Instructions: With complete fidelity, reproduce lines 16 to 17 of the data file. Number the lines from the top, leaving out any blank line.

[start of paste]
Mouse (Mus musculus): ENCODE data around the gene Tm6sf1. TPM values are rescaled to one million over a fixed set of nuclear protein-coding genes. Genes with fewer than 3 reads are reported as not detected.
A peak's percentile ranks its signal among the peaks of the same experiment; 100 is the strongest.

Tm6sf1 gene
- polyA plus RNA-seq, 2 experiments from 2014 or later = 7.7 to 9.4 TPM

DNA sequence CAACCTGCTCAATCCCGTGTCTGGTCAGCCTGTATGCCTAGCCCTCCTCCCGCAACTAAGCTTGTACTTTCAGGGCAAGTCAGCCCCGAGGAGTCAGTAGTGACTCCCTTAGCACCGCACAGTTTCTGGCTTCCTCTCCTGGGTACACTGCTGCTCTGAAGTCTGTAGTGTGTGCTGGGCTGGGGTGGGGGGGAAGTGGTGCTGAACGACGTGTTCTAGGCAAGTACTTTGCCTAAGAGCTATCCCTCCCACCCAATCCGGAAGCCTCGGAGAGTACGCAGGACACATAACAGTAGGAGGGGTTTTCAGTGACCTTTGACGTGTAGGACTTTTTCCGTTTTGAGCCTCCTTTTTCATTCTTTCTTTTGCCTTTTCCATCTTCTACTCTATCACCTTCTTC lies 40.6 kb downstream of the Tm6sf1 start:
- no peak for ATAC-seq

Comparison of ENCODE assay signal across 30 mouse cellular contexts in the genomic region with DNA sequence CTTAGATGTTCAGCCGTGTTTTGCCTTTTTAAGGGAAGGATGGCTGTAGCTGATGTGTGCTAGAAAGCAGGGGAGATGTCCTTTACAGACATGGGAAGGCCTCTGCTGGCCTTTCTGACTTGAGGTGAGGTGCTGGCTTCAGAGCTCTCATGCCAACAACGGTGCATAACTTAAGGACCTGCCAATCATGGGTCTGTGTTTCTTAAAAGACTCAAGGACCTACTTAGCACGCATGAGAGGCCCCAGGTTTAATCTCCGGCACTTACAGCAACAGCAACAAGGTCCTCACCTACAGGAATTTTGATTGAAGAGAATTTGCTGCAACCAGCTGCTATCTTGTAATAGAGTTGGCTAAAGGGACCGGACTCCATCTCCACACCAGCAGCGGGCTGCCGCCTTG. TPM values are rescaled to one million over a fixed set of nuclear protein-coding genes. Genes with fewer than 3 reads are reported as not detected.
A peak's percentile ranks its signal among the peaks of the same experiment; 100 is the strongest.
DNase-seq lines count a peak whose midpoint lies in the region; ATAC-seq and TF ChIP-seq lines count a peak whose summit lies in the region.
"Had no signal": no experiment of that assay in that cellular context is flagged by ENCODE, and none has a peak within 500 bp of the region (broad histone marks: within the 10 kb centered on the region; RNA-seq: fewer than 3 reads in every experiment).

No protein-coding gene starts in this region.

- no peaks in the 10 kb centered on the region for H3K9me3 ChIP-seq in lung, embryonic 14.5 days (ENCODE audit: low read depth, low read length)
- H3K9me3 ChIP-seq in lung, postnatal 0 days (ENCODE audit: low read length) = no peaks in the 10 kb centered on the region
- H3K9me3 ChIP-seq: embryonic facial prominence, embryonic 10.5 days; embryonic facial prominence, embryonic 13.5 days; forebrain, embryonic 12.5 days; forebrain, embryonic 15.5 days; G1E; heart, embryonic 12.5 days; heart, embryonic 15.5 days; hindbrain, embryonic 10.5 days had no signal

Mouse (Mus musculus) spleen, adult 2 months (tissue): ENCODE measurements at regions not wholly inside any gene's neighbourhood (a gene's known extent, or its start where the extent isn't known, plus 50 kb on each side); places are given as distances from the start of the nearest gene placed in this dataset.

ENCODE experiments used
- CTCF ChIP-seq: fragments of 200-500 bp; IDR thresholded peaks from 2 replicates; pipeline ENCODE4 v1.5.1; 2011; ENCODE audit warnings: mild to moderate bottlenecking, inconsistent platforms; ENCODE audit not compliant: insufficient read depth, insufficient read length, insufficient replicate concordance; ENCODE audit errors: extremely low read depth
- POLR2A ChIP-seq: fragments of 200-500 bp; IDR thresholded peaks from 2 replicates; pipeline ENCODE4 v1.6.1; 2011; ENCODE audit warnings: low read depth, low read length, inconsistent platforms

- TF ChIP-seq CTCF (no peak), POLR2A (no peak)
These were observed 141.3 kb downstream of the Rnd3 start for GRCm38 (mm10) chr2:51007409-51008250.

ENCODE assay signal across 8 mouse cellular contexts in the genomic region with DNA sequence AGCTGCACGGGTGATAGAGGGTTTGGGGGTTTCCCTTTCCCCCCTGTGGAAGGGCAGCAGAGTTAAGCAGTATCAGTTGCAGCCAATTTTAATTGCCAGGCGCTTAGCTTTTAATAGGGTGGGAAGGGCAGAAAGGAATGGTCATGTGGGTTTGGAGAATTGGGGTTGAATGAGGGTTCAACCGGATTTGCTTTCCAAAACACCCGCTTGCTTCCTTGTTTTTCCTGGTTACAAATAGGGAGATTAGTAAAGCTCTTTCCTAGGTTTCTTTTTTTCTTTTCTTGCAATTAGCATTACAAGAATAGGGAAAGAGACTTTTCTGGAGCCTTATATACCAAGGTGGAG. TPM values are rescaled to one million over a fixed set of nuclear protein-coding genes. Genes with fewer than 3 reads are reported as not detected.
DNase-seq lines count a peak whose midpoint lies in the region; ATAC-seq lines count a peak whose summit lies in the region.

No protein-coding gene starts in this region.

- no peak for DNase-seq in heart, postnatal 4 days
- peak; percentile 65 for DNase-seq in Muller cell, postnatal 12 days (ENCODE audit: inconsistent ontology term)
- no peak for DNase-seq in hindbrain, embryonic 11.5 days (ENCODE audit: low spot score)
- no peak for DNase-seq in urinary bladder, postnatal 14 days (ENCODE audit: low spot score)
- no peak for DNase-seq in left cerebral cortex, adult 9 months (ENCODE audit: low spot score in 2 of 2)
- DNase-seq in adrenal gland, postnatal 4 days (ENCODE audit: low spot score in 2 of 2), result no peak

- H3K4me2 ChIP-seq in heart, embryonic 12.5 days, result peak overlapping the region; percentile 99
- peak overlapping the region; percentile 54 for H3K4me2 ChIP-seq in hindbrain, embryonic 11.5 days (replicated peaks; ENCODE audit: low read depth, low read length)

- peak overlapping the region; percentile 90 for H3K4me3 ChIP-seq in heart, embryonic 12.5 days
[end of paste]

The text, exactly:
ENCODE experiments used
- CTCF ChIP-seq: fragments of 200-500 bp; IDR thresholded peaks from 2 replicates; pipeline ENCODE4 v1.5.1; 2011; ENCODE audit warnings: mild to moderate bottlenecking, inconsistent platforms; ENCODE audit not compliant: insufficient read depth, insufficient read length, insufficient replicate concordance; ENCODE audit errors: extremely low read depth